Egyptian President Hosni Mubarak defied calls for his immediate resignation, agreeing only to delegate powers to his deputy, as thousands crammed into central Cairo demanding an end to his 30-year rule.
Mubarak, 82, reiterated he intends to stay on as president until elections in September while day-to-day powers go to Vice President Omar Suleiman.
President Barack Obama, in a statement issued after Mubarak spoke, said Egyptians were left “unconvinced” that the regime is “serious about a genuine transition to democracy.”
Mubarak’s broadcast announcement was loudly rejected by the tens of thousands of opponents in Tahrir Square in expectation that he was preparing to quit.
“Down with Mubarak,” they chanted, and many waved their shoes in a sign of disrespect.
“I am not happy with this, he didn’t say anything new,” said Ahmed Ali, a demonstrator. “I won’t leave here.”
With Friday prayers approaching, huge new protests were planned. The United Nations says has already resulted in 300 deaths over the past two weeks. Strikes by state workers and others have been spreading.
Protesters braced for the possibility that the military will crack down.
“We are here and willing to give more blood if this is what it takes to get rid of him and his thugs,” Haytham Saqr, 31, one of the protesters at Tahrir, said. “Demonstrations are continuing and plans of escalation are being discussed.”
Opposition leader George Ishak said the Mubarak’s speech was “confused and did not meet the demands of the revolution.”
Egyptian dollar bonds and a fund tracking the nation’s stocks gained as Mubarak pledged to hand authority to Suleiman. The yield on the government’s 5.75 percent dollar bond due 2020 fell 11 basis points to 6.48 percent. The Market Vectors Egypt Index ETF, an exchange-traded fund that holds Egyptian shares, gained 0.5 percent in New York after earlier rising as much as 6.1 percent.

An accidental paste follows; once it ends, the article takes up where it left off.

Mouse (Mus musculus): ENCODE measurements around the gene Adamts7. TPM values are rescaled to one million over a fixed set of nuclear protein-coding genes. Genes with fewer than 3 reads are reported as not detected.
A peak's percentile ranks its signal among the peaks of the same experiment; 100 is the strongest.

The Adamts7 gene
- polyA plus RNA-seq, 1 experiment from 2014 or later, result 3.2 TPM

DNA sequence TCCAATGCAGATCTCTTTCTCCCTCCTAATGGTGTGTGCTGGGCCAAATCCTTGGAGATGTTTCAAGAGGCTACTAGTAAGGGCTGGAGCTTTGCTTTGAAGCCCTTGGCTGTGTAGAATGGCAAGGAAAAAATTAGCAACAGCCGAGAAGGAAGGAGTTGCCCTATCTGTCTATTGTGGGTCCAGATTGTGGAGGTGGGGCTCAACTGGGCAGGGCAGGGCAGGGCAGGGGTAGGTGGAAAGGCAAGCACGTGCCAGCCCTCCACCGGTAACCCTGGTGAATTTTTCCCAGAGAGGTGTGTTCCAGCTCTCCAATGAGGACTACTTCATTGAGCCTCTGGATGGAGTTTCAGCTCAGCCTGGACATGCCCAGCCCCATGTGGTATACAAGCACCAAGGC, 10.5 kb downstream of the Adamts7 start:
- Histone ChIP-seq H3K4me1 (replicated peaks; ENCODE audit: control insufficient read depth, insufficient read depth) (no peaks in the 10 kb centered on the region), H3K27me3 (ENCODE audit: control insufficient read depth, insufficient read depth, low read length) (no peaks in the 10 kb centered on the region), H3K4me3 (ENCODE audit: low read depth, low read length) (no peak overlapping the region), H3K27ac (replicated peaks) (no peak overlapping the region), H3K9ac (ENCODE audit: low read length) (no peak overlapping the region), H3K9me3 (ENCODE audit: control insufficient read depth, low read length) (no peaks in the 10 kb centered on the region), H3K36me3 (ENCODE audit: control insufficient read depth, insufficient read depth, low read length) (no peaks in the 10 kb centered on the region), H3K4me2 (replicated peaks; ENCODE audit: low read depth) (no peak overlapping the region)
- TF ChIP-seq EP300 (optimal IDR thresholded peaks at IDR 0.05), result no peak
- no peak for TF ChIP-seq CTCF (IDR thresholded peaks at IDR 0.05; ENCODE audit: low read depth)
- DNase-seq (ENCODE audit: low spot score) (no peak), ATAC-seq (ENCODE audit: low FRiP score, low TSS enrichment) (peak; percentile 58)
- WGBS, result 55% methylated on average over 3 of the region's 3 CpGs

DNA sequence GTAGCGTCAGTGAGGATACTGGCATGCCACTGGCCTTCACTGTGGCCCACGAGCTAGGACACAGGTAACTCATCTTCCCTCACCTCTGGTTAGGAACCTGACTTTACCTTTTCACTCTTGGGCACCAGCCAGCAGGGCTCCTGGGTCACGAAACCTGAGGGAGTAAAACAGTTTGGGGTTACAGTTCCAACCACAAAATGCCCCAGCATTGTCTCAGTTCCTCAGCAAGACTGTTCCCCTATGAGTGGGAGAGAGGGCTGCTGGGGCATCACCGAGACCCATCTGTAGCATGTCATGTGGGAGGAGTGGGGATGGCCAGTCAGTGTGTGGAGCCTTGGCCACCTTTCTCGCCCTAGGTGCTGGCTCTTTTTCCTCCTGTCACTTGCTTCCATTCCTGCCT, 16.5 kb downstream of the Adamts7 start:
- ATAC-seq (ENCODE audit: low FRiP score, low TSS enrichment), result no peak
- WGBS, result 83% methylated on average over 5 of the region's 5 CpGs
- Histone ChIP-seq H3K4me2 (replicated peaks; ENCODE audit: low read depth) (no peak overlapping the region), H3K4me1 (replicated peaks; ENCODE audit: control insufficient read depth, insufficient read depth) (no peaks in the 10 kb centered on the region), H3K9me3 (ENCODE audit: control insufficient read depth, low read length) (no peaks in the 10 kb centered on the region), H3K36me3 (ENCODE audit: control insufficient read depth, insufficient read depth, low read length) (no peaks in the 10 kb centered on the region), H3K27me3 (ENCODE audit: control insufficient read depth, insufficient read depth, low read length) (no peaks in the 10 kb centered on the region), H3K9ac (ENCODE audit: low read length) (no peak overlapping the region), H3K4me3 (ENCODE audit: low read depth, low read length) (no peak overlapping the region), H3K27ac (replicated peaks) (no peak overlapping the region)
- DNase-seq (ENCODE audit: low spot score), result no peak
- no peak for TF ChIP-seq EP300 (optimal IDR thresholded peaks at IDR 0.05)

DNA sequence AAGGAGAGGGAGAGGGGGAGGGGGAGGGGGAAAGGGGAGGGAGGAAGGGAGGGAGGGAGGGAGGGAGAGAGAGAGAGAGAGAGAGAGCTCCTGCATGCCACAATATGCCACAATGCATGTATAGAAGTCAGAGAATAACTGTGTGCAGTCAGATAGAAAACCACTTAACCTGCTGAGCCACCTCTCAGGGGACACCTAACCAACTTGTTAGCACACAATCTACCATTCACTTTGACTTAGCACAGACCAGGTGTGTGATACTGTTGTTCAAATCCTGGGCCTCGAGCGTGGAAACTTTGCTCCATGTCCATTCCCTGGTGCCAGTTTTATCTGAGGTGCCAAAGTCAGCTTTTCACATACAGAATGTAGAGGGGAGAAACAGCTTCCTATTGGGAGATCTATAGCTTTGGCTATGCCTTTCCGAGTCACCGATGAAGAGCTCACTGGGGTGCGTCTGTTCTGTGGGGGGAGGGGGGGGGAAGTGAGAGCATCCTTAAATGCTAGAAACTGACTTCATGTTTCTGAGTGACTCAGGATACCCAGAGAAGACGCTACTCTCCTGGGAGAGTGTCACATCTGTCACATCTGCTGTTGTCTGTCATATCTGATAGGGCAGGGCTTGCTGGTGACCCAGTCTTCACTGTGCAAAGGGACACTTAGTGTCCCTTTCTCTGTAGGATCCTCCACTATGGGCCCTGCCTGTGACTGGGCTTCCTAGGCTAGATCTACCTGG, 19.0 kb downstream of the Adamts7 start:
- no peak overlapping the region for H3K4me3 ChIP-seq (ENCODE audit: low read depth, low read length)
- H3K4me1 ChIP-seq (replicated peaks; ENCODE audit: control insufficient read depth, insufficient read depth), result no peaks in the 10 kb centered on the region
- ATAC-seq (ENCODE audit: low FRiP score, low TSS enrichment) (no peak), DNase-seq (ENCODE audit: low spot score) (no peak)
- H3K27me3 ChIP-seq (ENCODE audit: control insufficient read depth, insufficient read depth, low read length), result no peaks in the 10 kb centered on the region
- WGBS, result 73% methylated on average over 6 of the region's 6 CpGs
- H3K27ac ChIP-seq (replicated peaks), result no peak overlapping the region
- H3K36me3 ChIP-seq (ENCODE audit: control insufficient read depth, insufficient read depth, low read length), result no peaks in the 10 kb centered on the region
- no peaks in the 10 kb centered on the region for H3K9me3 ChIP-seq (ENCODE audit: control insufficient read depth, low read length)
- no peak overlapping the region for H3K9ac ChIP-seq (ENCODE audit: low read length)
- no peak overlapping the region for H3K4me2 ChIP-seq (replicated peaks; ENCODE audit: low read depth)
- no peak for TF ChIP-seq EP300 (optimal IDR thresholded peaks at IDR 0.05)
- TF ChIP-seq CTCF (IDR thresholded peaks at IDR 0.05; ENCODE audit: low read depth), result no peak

Egyptian bonds are rebounding after yields surged to a record 7.2 percent on Jan. 31 as hundreds of thousands of Egyptians too to the streets demanding Mubarak’s exit. Egypt’s violence has sparked concern that unrest will spread in the region, which holds more than 50 percent of the world’s known oil reserves.
Mubarak yesterday said he had asked parliament to amend six articles of the constitution and cancel one other. The changes would make it easier to run for president, set term limits on the presidency, and cancel the constitutional authority for anti-terrorism measures such as arbitrary arrest, searches and military tribunals.
Mubarak did not meet the demands of protests to lift Egypt’s Emergency Law, which has been in place without interruption since the assassination of former President Anwar Sadat in 1981. He said, as he has earlier during the protests, that it would be lifted at an unspecified future time when stability returns.
Obama, in his statement, urged the Egyptian government “to move swiftly to explain the changes that have been made, and to spell out in clear and unambiguous language the step by step process that will lead to democracy and the representative government that the Egyptian people seek.”
Mubarak’s address came after the military’s top council gathered in Cairo yesterday to “safeguard the interests” of the nation, sparking speculation about a military takeover. Former UN nuclear agency head Mohamed ElBaradei, who is now an opposition leader, said on Twitter that the army should “intervene immediately to save Egypt.”
Gamal Fahmy, a journalist and a member of a newly formed alliance between young protesters and opposition figures, called for the army to “clearly side with the people, unseat Hosni Mubarak and oversee a civilian political process.”